For the first such update, we start with the big news in the Governor’s race. In a poll released by the Texas Tribune today, the race for Governor shows Democrat Wendy Davis inching closer to the Republican frontrunner Greg Abbott. The poll shows Abbott in the lead with 40 percent of to Davis’ 34 percent in a head-to-head matchup, with 25 percent undecided. When Libertarian candidate Kathie Glass was thrown in the mix, Abbott held at 40 percent, Davis inches up to 35 percent, and 20 percent remain in the undecided camp. Clearly this shows that Democrat Davis is still behind, but not nearly as much as she could be. It’s a big sign of encouragement for Texas Democrats as well, because it shows that when presented with a viable candidate, Democratic support is out there in the state. Keep in mind that in 2010, what some could call one the most right-leaning years of the century, under-funded Democrat Bill White still managed 42 percent of the vote in a light turnout election. This was in a blood-red year, and before the existence of groups like Battleground Texas.

Another important difference?? Wendy Davis has more time. Even with the passing of her father delaying an original announcement date, Davis is already solidly in the race a full two months before Bill White, whom announced his candidacy for Governor in December of 2009. Davis of course started out with better name ID than White, thanks to massive national exposure from her Filibuster of HB2. She’s also entered the game with a much improved Democratic funding apparatus. Given the 2 month advantage, Davis has the ability to far outpace Bill White in the fundraising arena. And again, with light turnout, White was able to garner 42 percent of the vote to Perry’s 55 percent.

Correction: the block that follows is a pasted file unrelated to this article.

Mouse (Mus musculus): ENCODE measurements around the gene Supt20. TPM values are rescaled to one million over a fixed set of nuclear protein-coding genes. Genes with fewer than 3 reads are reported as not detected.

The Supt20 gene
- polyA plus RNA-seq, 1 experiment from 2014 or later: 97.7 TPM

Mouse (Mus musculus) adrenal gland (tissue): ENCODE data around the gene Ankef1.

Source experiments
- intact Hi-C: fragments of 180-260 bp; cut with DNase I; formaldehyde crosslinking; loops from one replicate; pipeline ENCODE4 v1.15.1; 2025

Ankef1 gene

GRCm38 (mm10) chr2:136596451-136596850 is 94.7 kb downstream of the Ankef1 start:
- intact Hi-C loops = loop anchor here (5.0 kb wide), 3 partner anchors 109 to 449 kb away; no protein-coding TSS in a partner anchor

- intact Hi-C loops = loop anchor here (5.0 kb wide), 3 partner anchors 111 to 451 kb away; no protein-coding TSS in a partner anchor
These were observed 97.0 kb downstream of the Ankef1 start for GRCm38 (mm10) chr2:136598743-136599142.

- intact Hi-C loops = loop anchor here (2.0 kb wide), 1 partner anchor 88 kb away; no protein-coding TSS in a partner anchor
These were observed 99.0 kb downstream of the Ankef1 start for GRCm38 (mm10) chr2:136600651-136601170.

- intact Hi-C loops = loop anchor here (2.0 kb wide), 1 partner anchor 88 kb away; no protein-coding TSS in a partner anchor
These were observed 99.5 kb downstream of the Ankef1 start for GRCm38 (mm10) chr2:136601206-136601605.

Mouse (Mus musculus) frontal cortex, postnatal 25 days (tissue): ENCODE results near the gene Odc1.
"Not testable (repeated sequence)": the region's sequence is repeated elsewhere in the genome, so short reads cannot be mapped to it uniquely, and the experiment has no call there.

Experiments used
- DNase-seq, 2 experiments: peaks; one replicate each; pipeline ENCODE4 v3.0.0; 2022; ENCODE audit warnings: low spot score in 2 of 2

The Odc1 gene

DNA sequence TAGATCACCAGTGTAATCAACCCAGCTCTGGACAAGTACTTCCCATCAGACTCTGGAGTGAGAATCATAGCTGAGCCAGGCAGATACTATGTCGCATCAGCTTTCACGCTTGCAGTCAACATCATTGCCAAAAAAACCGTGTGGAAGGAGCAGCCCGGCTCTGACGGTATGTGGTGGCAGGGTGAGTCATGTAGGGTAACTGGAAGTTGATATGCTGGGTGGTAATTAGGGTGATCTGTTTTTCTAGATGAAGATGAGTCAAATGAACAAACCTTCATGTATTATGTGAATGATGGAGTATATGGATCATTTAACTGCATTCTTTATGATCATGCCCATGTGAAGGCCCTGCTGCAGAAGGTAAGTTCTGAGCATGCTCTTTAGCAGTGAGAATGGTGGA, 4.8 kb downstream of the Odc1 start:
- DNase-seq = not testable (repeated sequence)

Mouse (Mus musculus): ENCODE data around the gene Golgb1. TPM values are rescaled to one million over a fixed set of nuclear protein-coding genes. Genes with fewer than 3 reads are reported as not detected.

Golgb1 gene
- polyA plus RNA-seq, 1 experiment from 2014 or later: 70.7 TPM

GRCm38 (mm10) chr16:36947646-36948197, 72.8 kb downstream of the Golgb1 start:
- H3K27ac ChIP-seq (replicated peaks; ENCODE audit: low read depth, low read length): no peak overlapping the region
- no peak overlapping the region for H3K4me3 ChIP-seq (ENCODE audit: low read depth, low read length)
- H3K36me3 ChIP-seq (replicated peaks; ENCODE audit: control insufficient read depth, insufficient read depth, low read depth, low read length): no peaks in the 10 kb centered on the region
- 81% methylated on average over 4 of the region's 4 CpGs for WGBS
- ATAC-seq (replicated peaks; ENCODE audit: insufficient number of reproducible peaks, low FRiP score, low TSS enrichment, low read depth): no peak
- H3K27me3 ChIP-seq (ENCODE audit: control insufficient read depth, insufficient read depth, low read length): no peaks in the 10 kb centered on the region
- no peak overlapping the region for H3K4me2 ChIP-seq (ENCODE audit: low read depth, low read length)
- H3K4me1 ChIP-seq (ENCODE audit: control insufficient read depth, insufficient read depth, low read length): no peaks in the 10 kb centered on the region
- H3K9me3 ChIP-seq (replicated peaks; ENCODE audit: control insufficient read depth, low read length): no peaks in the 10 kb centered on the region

Geography matters a whole lot in this too. Unlike White, who was from an already blue Harris County, Davis is from the last “urban Republican stronghold” Tarrant County. It currently holds the distinction of being the largest red county in the state of Texas. Only Tarrant and Nueces County remain as urban areas where Republicans won. Being Davis’ home and the epicenter of her campaign, she’s got a fantastic shot at winning Tarrant County, and would be expected to at least hold all of the urban counties that White claimed in 2010, and will probably win by greater percentages in each area. The urban counties are how Davis can go from the 42 percent baseline up to a 46 or 47 percent, putting her within striking distance of a win. But the only way for it to happen is through near historic turnout. Where Harris County netted a 16,000 gain for White in 2010, the net of Democratic voters has got to push near 100,000 for Davis. The good news though is this can get done by simply registering enough voters in low turnout areas. In 2008, over 700,000 registered voters in Harris County did not vote. If Democrats can focus on these and other urban centers, Davis really has a shot at being Texas’ next Governor.

Fellow Bloggers Texpatriate and Brains and Eggs have more.